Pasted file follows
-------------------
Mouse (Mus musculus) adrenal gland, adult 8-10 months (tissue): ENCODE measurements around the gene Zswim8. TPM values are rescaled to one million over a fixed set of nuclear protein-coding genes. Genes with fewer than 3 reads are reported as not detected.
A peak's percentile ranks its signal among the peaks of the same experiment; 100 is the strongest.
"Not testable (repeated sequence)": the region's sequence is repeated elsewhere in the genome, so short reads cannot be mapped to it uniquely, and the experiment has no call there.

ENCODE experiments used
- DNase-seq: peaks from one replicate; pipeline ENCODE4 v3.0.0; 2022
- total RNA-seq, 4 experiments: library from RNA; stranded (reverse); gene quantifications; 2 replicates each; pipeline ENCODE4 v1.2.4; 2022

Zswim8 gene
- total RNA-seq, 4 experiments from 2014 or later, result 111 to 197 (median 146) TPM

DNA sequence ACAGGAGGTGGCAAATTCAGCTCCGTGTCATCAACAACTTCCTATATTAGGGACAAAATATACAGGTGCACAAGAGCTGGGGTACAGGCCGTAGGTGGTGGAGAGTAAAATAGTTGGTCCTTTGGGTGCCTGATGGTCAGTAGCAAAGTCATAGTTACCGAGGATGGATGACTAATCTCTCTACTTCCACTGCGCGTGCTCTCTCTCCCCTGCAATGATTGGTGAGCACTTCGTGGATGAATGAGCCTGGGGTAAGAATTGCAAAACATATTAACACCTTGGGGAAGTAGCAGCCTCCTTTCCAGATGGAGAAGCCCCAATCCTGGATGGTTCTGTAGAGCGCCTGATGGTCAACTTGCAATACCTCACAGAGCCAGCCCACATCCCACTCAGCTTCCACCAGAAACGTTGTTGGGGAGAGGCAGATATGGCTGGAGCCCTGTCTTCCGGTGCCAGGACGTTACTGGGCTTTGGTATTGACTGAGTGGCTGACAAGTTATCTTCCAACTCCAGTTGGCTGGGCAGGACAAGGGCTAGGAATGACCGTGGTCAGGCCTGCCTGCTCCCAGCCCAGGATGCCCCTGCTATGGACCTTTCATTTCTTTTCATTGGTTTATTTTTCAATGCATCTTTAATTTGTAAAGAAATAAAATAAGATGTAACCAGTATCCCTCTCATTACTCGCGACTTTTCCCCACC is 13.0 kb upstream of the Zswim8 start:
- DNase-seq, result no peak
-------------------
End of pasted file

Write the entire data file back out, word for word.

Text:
Mouse (Mus musculus) adrenal gland, adult 8-10 months (tissue): ENCODE measurements around the gene Zswim8. TPM values are rescaled to one million over a fixed set of nuclear protein-coding genes. Genes with fewer than 3 reads are reported as not detected.
A peak's percentile ranks its signal among the peaks of the same experiment; 100 is the strongest.
"Not testable (repeated sequence)": the region's sequence is repeated elsewhere in the genome, so short reads cannot be mapped to it uniquely, and the experiment has no call there.

ENCODE experiments used
- DNase-seq: peaks from one replicate; pipeline ENCODE4 v3.0.0; 2022
- total RNA-seq, 4 experiments: library from RNA; stranded (reverse); gene quantifications; 2 replicates each; pipeline ENCODE4 v1.2.4; 2022

Zswim8 gene
- total RNA-seq, 4 experiments from 2014 or later, result 111 to 197 (median 146) TPM

DNA sequence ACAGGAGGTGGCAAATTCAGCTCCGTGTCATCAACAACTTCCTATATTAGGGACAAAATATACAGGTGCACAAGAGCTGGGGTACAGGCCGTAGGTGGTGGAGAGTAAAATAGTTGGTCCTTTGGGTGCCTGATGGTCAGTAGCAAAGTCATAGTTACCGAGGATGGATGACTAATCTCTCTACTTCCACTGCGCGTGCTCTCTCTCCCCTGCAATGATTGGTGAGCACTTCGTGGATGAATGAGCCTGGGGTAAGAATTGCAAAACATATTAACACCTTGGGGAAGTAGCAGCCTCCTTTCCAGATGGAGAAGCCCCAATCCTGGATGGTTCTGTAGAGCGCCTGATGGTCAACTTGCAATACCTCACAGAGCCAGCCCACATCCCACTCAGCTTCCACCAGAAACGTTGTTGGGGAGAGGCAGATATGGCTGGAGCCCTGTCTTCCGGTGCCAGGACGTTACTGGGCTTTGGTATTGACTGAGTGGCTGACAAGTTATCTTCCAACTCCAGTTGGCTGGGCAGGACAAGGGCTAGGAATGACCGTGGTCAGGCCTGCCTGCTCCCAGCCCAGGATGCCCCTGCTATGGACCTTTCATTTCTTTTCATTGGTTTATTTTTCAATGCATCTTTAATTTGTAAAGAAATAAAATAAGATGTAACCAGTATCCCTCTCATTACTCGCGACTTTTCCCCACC is 13.0 kb upstream of the Zswim8 start:
- DNase-seq, result no peak